Just after civil liberties groups unveiled a new "Security Pledge", urging tech companies to do more to protect users' personal information, reports surfaced on Monday that the popular app Grindr has been supplying companies with data on its users' HIV status.
Antoine Pultier, a researcher with Norwegian independent research company SINTEF, warns data on users' HIV testing date and status are sent together alongside other identifying information, such as a user's Global Positioning System location and email.
Grindr, in the statement emailed to NPR, emphasized that there's a difference between "a company like Grindr sharing encrypted data with a software vendor to debug its app, and having it harvested from an outside third party like Cambridge Analytica". Pultier specified that the HIV data on Grindr is linked with other information and it may be due to incompetence from some developers that happened to send along all information including private and personal data.
The company made a decision to stop sharing the information with Localytics "based on the reaction - a misunderstanding of technology - to allay people's fears", chief security officer Bryce Case told BuzzFeed News.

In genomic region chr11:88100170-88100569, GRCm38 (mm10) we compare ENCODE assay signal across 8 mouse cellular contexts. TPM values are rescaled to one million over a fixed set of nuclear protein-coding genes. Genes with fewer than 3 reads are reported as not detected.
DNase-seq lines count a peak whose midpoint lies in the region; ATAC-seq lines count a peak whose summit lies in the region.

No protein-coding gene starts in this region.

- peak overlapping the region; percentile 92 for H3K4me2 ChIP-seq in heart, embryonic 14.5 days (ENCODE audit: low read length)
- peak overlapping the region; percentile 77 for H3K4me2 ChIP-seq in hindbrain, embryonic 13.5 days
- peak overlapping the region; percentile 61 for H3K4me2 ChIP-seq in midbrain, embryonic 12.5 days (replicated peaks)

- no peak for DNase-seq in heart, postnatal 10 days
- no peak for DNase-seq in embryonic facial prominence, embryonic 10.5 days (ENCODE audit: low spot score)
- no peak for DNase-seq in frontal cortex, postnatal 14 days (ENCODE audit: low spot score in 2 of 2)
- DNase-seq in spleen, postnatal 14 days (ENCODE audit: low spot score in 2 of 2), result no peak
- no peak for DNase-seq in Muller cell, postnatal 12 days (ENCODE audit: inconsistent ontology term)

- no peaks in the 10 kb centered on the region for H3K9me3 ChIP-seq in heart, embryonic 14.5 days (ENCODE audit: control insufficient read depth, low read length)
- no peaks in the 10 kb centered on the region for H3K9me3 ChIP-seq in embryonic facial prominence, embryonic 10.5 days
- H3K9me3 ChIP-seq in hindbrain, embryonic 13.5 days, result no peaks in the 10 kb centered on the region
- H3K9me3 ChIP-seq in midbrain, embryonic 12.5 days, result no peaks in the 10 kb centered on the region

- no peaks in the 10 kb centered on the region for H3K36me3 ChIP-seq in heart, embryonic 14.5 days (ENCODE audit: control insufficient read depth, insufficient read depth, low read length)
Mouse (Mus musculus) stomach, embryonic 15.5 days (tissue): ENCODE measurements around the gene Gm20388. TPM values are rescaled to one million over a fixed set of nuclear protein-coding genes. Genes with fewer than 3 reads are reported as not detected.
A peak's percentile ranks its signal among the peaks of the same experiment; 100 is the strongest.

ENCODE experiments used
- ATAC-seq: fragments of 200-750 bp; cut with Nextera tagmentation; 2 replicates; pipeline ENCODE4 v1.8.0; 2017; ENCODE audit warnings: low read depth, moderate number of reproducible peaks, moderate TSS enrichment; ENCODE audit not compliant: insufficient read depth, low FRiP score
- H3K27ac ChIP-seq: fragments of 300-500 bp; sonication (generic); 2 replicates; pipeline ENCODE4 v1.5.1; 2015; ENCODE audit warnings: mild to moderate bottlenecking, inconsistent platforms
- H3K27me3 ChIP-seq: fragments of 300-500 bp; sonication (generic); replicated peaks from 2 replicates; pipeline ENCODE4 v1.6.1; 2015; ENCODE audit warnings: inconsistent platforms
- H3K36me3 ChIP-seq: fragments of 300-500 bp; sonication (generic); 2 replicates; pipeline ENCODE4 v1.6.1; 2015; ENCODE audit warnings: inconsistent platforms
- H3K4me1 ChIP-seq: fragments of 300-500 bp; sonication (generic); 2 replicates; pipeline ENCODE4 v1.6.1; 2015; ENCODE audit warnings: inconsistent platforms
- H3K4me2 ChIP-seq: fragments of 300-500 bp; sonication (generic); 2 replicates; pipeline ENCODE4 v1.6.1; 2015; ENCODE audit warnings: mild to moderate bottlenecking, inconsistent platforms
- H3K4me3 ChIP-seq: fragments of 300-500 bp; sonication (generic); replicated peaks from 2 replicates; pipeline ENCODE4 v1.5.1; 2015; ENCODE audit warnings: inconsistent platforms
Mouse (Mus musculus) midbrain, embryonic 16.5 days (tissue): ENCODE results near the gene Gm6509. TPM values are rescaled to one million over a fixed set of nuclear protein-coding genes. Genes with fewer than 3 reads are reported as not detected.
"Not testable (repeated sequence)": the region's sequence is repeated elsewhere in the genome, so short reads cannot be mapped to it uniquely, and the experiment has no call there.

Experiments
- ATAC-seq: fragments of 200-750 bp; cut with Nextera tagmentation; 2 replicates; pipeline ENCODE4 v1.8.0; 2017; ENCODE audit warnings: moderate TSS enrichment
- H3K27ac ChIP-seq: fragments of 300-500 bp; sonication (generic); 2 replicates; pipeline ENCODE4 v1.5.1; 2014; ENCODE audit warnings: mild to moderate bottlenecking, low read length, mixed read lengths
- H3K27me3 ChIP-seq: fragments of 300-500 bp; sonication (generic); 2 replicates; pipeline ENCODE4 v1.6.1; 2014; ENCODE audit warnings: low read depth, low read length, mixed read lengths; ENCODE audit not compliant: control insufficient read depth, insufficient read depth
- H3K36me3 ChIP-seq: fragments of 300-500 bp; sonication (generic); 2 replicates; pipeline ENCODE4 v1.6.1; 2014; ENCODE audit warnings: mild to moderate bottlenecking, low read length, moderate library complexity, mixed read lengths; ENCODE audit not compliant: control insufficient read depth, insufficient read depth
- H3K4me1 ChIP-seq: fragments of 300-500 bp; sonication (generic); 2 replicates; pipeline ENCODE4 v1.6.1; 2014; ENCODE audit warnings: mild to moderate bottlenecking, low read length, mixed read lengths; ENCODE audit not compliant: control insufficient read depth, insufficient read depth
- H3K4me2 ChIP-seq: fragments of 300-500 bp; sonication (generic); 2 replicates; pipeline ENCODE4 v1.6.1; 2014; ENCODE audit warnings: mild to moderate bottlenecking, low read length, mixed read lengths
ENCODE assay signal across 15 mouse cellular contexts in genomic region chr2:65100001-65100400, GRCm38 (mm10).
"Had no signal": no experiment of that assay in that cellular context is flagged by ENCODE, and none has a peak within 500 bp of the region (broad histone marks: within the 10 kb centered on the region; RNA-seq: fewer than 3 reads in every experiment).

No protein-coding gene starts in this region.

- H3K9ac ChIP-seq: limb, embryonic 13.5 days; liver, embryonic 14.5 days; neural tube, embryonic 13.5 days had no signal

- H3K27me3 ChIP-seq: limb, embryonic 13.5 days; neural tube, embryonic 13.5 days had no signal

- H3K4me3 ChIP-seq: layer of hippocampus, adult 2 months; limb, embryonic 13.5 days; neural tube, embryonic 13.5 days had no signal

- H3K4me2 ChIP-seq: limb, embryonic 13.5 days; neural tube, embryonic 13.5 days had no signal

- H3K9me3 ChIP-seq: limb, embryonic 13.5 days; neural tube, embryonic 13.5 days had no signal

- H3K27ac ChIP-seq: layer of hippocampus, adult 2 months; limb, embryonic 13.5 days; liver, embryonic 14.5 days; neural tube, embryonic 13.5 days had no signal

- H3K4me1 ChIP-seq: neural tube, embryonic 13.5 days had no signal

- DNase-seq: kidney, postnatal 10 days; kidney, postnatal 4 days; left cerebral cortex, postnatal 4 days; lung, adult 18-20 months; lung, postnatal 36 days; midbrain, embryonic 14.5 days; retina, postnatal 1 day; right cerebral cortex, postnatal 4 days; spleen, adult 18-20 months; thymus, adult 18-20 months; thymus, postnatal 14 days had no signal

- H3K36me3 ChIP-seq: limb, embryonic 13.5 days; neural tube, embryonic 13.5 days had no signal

"Thousands of companies use these highly-regarded platforms. We assure everyone that we are always examining our processes around privacy, security and data sharing with third parties, and always looking for additional measures that go above and beyond industry best practices to help maintain our users' right to privacy".
Grindr says Localytics and Apptimize were paid to test and monitor how the app is used. It says its users should carefully consider what information they list in their profiles.
The Tumblr post also specifies that: "Grindr has never, nor will we ever sell personally identifiable user information - especially information regarding HIV status or last test date - to third parties or advertisers".
The data sharing and privacy spotlight has shifted away from Facebook this week and onto the gay dating app Grindr.
Norwegian nonprofit research group SINTEF uncovered the data sharing, and concern spread in the United States after Buzzfeed reported the findings.
LGBTQ activists, meanwhile, are outraged by Grindr's handle on users' profile information. Update, 10:14 p.m.: Adds Grindr's announcement it is no longer sharing HIV status data and comments from Grindr Head of Security Bryce Case. Alarmingly, this data is "shared unencrypted, allowing people, companies, or governments to listen on a network to discover who is using Grindr, where they are precisely located during a day, how do they look, what do they like, what do they browse", the report noted. C*ckblocked was then able to access users' personal data, including private messages, identifying info and Global Positioning System location data, even for users who had switched off location services.